“The Art of Peace is medicine for a sick world. There is evil and disorder in the world because people have forgotten that all things emanate from one source. Return to that source and leave behind all self-centered thoughts, petty desires, and anger. Those who are possessed by nothing possess everything.”

here's some links to youtube:

http://www.youtube.com/watch?v=sRg70LHrMsQ
http://www.youtube.com/watch?v=YwQ3HZgz32Q


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Invisibleredgreenvines
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Re: Revisiting Enlightenment. [Re: GnosticWarrior]
    #6660641 - 03/12/07 02:18 PM (15 years, 10 months ago)

aikido is the only smart way to fight.
the oncoming energy is redirected.
I agree you can be enlightened over and over, but I can't see it as a state, or stasis of any kind, the dance is too complex and natural to be stasis.


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Invisiblejustamonkey
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Re: Revisiting Enlightenment. [Re: Icelander]
    #6661218 - 03/12/07 09:31 PM (15 years, 10 months ago)

"Inner silence works from the moment you begin to accrue it. What the old sorcerers were after was the final dramatic, end result of reaching that individual threshold of silence. Some very talented practitioners need only a few minutes of silence to reach that coveted goal. Others, less talented, need long periods of silence, perhaps more than one hour of quietude,before they reach the desired result. The desired result is what the old sorcerers called "stopping the world", the moment when everything around us ceases to be what it's always been. This is the moment when sorcerers return to the TRUE nature of man. The old sorcerers always called it "total freedom"."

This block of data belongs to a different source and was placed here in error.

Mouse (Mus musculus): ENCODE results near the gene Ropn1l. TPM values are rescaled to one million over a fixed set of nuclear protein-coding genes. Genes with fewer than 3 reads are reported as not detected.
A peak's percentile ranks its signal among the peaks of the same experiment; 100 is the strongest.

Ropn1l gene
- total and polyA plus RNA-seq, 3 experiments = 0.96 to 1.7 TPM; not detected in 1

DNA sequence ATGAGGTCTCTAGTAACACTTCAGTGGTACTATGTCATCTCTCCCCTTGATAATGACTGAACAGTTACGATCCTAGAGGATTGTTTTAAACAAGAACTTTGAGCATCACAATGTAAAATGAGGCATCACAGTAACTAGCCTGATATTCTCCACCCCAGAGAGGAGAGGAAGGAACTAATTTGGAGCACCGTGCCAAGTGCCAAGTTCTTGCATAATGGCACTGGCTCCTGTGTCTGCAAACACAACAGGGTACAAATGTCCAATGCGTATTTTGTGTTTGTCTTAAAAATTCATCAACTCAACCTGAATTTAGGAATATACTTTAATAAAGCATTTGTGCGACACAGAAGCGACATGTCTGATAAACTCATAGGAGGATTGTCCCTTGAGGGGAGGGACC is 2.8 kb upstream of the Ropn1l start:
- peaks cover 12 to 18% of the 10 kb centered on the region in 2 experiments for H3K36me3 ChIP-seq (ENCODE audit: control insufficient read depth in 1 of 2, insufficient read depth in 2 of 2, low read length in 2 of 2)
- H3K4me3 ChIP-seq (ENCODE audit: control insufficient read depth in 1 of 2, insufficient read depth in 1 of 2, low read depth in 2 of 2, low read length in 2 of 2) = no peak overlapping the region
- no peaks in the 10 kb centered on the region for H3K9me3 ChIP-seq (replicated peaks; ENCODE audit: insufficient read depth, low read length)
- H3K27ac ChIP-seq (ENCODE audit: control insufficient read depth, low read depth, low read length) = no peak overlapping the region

I'm just going to say that what I am shooting for is impeccability, and if anyone thinks that enlightenment is the same or not, whatever, thats great, it has no bearing on me. If impeccability and enlightenment aren't the same, I have no use for enlightenment, and thus, drop it.


--------------------
[quote]We don't need anyone to teach us sorcery, because there is really nothing to learn. What we need is a teacher to convince us that there is incalculable power at our fingertips. What a strange paradox! Every warrior on the path of knowledge thinks, at one time or another, that he's learning sorcery, but all he's doing is allowing himself to be convinced of the power hidden in his being, and that he can reach it. [/quote]-Carlos Casteneda